‘She’s in the house, isn’t she?’ Annabelle had no idea she had just won his heart by insulting his mother.

‘God, you’re wonderful. Do you like Tootsie Rolls between your teeth?’

‘Oh I love them,’ she purred again. This was a girl who knew how to purr to a man.

Meanwhile Swifty got buckets of water on the boatshed, Connie called for the Fire Department, I said a little prayer for them all and Clotty came running out of the falling, crumbling shed—coughing but all right. Snicker was nowhere to be found.

But where were the weekenders?

And where was Snicker, the King? And what about the mysterious paper?

By the time the Eggnoggin Fire Department arrived, the shed had collapsed. Ashes lay everywhere. And yet a miracle happened in our midst. Swifty’s boat didn’t have a mark on it. The plans lay there, still rolled up although with smoke coming out the ends.

By this time Clotty had run away. They never found Snicker. The weekenders were back next door, calling their wives to come pick them up. When someone asked what they did, all they said was they learned Bimberbaugh’s Laws. Tim was all right in the arms of Annabelle, who was in the arms of Aromont. The Fire Department left just in time to catch the end of Yankee Workshop, on TV.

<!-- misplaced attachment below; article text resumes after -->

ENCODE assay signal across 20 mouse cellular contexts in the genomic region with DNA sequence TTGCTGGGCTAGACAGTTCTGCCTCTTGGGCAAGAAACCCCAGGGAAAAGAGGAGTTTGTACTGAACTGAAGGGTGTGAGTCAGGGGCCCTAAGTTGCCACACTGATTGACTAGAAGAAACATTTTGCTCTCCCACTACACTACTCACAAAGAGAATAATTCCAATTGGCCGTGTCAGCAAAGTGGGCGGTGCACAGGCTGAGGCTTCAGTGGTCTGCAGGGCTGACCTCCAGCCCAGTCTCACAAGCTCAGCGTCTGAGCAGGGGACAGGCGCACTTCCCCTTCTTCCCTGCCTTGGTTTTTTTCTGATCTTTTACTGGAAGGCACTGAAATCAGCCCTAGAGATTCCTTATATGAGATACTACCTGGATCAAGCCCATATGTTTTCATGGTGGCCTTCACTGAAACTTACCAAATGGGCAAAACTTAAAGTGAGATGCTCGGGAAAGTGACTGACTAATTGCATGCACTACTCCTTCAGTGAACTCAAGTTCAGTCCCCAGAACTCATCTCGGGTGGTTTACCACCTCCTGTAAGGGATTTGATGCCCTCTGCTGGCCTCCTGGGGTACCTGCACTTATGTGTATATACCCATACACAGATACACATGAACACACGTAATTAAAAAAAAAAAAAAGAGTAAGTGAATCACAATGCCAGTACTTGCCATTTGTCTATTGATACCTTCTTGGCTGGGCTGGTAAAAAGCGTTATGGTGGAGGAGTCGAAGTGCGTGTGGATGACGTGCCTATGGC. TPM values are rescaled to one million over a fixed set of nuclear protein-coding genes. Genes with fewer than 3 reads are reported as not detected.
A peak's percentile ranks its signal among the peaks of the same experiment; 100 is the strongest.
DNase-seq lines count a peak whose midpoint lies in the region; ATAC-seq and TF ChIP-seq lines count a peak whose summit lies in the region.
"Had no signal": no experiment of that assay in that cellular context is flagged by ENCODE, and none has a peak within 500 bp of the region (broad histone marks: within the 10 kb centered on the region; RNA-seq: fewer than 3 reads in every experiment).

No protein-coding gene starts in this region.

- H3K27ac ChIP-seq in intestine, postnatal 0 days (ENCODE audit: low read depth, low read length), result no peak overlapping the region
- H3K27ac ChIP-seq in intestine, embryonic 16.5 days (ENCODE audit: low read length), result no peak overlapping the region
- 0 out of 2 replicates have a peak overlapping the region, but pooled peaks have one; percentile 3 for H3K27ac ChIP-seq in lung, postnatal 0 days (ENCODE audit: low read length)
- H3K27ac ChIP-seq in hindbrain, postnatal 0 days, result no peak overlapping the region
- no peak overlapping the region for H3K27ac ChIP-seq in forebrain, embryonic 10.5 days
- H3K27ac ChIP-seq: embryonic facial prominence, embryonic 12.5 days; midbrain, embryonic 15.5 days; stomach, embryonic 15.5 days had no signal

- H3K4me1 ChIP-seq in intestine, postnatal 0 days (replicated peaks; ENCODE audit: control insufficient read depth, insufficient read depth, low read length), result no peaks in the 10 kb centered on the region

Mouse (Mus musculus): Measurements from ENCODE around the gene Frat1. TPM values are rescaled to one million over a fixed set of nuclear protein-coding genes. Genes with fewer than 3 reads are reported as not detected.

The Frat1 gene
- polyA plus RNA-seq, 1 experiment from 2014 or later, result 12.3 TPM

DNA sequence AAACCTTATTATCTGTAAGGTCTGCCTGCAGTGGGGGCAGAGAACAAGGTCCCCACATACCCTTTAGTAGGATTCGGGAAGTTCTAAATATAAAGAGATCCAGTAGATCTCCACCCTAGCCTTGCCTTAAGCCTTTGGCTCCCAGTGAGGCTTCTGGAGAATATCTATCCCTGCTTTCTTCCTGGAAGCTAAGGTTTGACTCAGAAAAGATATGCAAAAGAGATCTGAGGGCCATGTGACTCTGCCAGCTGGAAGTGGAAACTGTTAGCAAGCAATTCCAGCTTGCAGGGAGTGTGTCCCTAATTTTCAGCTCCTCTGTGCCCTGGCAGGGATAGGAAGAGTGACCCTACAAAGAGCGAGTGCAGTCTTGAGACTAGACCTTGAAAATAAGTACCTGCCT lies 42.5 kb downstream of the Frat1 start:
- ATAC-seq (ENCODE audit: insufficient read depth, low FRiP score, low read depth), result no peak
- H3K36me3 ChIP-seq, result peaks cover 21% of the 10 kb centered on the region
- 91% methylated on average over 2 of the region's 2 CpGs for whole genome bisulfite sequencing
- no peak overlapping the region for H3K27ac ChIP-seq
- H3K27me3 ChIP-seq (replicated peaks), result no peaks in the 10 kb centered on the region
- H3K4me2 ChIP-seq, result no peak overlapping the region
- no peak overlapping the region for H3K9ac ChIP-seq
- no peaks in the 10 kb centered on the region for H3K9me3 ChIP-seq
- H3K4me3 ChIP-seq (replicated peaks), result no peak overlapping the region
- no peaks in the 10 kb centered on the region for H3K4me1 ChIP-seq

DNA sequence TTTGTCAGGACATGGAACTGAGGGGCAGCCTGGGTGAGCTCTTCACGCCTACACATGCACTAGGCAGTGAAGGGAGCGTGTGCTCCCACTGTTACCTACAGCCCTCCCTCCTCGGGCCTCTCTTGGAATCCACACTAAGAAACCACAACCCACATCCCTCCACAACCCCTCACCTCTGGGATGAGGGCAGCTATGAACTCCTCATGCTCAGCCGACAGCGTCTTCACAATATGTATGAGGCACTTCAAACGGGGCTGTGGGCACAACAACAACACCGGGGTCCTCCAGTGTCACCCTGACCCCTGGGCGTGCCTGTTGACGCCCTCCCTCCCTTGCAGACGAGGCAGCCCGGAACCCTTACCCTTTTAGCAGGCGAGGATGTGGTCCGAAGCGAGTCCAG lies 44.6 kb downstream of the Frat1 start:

And when dawn fully came, nothing was left but a sift of smoke and a lingering moon. Swifty stood with Connie while the saw Aromont and Annabelle and Tim sail away on the Tortoise of Tasmania. When the outline of the Tortoise disappeared beyond the edge of Whop Island, Captain O’bunion knew they weren’t coming back. The current’s too strong out there.


A few days later I was at home in my model room. My wife said, ‘Did you learn all about boats at the school?’

‘I did. Had a wonderful time. Learned a great deal. Did you know you don’t blow into a horn timber?’

‘I never would have considered it,’ she said with a slaying lameness.

‘Wonderful place, the school,’ I said.

‘By the way, dear, did you see in the paper about this crazy man dressed up like a pirate drifting in the ocean on a door?’

‘A door? Never heard of such a thing.’